The Canadian Trade-marks Office (TMO) has solicited comments and suggestions from the Canadian trade-mark profession, as well as other interested parties, for revising and modernizing the Canadian Trade-marks Act.
By way of background, the TMO and the Canadian Government are considering whether Canada should adhere to the Trademark Law Treaty (TLT) and the Madrid Protocol. As part of this process, the TMO has proposed certain amendments to the Canadian Trade-marks Act that would be required, and other amendments that may be desirable, should Canada adhere to those agreements. The TMO is soliciting comments to its proposals, which may be found here:
Canada has not confirmed that it will adopt TLT and Madrid. However, given the adoption of these agreements by Canada's major trading partners, it seems inevitable that Canada will adopt these agreements at some point in the future. In recognition of this possibility, the TMO has proactively considered what consequential amendments to the Canadian Trade-marks Act would be necessary or desirable.
The proposed amendments are too extensive to list here in their entirety. However, some of the proposed changes may be summarized as follows:
- There is currently no requirement for owners of Canadian trade-mark registrations to prove use of their registered trade-marks, except if the registrations are challenged in expungement proceedings. The TMO has proposed that owners of registrations be required to demonstrate use of their registrations periodically in order to maintain them.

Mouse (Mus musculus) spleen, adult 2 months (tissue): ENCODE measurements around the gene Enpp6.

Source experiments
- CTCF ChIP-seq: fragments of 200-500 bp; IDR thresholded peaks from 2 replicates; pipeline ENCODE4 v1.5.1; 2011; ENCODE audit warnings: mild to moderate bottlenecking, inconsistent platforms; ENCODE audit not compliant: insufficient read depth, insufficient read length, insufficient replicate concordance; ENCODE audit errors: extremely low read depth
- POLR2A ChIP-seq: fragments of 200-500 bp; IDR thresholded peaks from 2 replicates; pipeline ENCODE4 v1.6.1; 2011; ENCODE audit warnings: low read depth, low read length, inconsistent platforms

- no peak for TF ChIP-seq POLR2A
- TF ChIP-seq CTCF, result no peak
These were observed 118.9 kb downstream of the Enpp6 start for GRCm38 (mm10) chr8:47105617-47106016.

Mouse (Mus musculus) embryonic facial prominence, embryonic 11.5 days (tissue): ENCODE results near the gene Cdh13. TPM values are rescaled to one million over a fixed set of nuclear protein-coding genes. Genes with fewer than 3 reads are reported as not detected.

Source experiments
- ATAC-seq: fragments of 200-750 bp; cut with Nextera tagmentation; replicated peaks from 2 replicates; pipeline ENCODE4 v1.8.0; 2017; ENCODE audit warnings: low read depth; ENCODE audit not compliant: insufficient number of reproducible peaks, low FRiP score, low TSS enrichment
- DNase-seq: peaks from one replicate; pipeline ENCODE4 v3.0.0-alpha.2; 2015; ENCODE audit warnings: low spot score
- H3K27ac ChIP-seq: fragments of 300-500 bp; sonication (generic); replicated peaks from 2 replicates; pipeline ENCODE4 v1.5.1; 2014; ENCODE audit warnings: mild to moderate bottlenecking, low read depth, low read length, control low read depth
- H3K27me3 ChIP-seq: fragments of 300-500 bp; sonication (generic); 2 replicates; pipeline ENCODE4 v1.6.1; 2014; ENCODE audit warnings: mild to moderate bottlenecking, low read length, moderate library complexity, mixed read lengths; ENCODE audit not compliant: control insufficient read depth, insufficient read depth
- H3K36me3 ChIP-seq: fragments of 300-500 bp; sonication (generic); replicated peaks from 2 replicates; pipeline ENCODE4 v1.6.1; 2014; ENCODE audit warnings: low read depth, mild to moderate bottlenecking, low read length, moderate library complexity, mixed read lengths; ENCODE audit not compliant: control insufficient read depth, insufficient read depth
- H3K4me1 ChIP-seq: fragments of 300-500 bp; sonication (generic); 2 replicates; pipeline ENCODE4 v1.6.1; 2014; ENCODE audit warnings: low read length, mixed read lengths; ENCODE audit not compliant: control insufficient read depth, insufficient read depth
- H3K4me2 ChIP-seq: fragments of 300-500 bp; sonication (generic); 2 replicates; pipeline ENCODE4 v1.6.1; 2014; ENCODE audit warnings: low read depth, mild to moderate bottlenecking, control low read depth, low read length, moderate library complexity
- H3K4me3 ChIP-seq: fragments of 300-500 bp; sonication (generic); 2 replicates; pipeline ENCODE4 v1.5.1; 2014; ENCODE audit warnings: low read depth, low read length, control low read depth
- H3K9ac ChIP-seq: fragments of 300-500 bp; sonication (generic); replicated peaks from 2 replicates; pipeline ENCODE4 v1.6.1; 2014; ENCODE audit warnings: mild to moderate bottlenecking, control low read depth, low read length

- Canada is one of the few countries in the world that does not use the Nice classification system for goods and services. The TMO has proposed adopting this system.
- Currently, the TMO will not register marks consisting of sound, motion, animation, scent, taste, or color per se. In the proposal, the TMO has requested comments concerning whether the TMO should allow such non-traditional marks to be registered.
- Currently, trade-marks applications cannot be divided. The TMO has proposed allowing a parent application to be divided into two or more divisional applications, where the goods/services in the parent application could be divided among the two or more divisional applications, with the divisional applications maintaining the original filing or priority date.
Smart & Biggar has forwarded a response to the TMO. Our response addresses the specific proposals raised by the TMO, and suggests various amendments to the Trade-marks Act which were not specifically proposed by the TMO. A copy of the full text of the Smart & Biggar response is available at the following link:
Philip D. Lapin, Ottawa